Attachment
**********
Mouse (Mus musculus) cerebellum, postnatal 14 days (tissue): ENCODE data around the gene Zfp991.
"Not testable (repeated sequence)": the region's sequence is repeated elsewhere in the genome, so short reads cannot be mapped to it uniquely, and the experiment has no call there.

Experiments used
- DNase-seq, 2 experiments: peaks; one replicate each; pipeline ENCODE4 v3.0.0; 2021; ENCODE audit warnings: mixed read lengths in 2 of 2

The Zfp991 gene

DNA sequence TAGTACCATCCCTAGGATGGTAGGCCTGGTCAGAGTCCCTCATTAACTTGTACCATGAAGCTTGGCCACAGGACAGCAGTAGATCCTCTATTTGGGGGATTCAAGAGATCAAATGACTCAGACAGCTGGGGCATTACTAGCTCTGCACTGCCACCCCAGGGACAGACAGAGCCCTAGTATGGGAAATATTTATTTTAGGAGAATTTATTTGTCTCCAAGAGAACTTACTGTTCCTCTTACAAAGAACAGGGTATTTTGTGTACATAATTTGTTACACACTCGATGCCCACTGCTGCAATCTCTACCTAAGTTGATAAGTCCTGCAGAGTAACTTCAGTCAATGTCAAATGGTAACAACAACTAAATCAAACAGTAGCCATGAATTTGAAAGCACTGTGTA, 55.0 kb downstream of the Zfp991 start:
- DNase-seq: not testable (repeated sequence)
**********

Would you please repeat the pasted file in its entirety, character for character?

Mouse (Mus musculus) cerebellum, postnatal 14 days (tissue): ENCODE data around the gene Zfp991.
"Not testable (repeated sequence)": the region's sequence is repeated elsewhere in the genome, so short reads cannot be mapped to it uniquely, and the experiment has no call there.

Experiments used
- DNase-seq, 2 experiments: peaks; one replicate each; pipeline ENCODE4 v3.0.0; 2021; ENCODE audit warnings: mixed read lengths in 2 of 2

The Zfp991 gene

DNA sequence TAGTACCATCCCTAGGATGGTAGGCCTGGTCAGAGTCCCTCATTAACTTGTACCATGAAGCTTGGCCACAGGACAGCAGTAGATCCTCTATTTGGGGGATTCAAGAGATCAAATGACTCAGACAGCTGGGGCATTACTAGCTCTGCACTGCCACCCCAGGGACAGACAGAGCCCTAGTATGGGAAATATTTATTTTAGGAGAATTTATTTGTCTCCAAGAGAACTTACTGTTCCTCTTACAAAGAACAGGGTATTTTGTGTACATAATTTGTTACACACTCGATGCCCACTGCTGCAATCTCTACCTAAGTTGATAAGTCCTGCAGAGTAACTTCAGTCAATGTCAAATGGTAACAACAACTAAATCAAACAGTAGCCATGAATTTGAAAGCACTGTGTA, 55.0 kb downstream of the Zfp991 start:
- DNase-seq: not testable (repeated sequence)